Because many marketplaces allow you to upload various file types, creating NFT art is similar to creating digital art, with just a couple of extra steps to turn it from “digital” into an “NFT.”

A few of the most popular software programs to use are:

  • Adobe Photoshop
  • Blender
  • Sketchar
  • Pixelchain
  • Nifty Ink

The software you choose will reflect your personal preference and the type of art you want to create. Once you have made your artwork, it’s time to turn it into an NFT.
Now, you need to decide if you will use the marketplace’s smart contract or deploy your own.

Using the marketplace’s smart contract is generally straightforward. For instance, on OpenSea, the largest NFT marketplace, you can simply upload the art file and click mint.

Astronaut nft art-a

An example would be derivatives of the CryptoPunks collection. These include “Fast Food Punks,” “PicassoPunks,” and “3D Punks.” All involve taking the original artwork and giving it a twist, thereby creating a knock-off.

Which one of the categories you choose depends on your idea and intentions.
PFP projects can require much work up front, while 1/1s may have a more regular work-income schedule. Derivatives are always interesting but generally don’t get the respect that original collections or 1/1s get. So it depends on what you, as an artist, want.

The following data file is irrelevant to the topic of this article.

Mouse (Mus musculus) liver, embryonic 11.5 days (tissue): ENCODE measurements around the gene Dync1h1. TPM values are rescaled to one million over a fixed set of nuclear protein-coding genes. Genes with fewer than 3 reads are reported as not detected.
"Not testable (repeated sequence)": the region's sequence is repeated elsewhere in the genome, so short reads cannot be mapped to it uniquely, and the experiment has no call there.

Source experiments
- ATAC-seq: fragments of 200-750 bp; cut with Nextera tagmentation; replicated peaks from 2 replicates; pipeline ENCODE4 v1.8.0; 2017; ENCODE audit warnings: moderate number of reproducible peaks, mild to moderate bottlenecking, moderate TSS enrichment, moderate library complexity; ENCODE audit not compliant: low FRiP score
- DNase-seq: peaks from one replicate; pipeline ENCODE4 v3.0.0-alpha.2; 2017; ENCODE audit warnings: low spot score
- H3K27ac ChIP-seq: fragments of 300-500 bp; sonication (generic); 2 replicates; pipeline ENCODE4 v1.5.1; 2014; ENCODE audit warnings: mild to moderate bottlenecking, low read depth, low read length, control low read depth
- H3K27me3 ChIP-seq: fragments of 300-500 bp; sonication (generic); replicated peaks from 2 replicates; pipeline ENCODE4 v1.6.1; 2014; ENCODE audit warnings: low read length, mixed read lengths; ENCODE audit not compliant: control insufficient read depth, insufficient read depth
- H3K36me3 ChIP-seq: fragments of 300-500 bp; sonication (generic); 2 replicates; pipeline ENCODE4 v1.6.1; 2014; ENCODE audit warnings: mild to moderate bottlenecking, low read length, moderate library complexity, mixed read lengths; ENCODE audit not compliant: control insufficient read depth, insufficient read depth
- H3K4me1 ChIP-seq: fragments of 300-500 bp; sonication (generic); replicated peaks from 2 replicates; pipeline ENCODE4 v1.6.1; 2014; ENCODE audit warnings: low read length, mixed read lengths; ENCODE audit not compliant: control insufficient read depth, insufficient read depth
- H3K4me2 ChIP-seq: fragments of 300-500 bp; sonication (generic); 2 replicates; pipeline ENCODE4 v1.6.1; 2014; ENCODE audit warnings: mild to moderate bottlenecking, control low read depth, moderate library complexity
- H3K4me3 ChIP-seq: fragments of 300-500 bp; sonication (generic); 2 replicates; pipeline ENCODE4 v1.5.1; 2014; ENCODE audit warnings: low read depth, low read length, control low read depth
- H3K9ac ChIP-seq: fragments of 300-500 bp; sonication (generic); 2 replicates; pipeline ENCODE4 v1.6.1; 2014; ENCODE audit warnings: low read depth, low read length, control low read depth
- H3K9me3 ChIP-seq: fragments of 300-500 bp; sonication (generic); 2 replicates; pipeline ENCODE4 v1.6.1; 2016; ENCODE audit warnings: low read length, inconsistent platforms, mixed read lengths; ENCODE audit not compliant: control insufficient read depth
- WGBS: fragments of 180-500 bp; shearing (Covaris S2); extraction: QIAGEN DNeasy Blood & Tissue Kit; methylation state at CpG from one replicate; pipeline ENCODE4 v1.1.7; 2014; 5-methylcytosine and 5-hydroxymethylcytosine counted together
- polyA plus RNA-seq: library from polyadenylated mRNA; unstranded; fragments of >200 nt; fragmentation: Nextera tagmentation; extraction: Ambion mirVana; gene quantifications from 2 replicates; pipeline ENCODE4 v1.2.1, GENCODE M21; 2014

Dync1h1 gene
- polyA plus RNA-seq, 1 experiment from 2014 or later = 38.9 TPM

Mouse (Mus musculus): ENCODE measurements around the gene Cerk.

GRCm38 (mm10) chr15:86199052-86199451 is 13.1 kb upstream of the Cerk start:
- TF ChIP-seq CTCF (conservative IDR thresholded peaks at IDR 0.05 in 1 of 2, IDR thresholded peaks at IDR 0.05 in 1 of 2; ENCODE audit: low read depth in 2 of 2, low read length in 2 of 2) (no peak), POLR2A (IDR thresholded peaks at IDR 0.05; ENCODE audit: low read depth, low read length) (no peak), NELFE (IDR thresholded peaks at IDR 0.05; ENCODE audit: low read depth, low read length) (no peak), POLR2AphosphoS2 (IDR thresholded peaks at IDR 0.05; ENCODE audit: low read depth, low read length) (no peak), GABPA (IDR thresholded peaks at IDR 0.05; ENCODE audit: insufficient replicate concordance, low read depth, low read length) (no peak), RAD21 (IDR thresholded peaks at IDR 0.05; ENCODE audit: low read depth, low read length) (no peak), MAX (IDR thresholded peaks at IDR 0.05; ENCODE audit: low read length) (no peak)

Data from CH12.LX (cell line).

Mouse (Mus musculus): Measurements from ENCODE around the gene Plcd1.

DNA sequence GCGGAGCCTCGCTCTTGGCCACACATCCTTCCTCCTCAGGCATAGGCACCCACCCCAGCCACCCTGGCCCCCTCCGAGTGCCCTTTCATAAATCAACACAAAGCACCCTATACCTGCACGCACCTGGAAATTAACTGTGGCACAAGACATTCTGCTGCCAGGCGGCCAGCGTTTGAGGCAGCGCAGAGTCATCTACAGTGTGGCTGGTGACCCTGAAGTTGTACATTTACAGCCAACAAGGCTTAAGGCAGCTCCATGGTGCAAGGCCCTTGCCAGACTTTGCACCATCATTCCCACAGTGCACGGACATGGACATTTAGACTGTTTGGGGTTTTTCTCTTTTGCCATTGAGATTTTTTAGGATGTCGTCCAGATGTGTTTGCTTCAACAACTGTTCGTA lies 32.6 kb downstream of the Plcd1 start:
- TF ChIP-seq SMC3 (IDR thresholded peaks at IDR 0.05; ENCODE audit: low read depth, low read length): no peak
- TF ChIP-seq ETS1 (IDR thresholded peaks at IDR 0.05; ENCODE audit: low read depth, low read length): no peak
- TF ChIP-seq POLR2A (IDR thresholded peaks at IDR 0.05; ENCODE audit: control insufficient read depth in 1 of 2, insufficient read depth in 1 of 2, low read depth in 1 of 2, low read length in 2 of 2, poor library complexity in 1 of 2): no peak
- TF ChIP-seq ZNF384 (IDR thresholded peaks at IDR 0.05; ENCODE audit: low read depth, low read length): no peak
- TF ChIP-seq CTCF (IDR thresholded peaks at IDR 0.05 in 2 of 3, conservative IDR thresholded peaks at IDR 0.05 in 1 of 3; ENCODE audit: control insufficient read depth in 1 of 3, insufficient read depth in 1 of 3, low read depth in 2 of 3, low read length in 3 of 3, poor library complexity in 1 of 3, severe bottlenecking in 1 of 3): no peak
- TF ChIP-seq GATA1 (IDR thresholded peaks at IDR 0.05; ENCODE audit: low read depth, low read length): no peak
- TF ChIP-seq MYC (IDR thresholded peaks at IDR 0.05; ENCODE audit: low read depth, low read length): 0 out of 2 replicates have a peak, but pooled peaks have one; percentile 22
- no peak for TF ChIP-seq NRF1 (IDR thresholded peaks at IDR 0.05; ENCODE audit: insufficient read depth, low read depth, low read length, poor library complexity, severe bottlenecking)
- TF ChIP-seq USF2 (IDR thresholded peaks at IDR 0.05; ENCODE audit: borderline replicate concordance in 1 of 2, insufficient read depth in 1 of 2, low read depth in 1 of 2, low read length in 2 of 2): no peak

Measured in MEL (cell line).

Now, with all that in mind, let’s get to the brass tacks: how to create digital art.

How to Create NFT Art

If you’re thinking of creating NFT art, there’s good news.

Astronaut nft art1

And other times it’s a little bit more subtle, like in this picture I describe as ‘Baby Blue.’ Sometimes the Earth just looks baby blue — a very pleasant thing to look at.”

Another piece in the new NFT drop, called “Compass Cay, aka Compass Waters,” shows more brilliant blue — the different and dazzling shades found at a spot in The Bahamas, a function of the varying water depths there. This island chain is “one of the most beautiful places to look at from space on Earth,” Kelly says in the voiceover, adding that he always wanted to go over to the International Space Station’s windows “and look out while we were flying over The Bahamas.”

Kelly spent 340 consecutive days aboard the International Space Station in 2015 and 2016 — an American record that stood until this spring, when NASA astronaut Mark Vande Hei wrapped up a 355-day stay on the orbiting lab.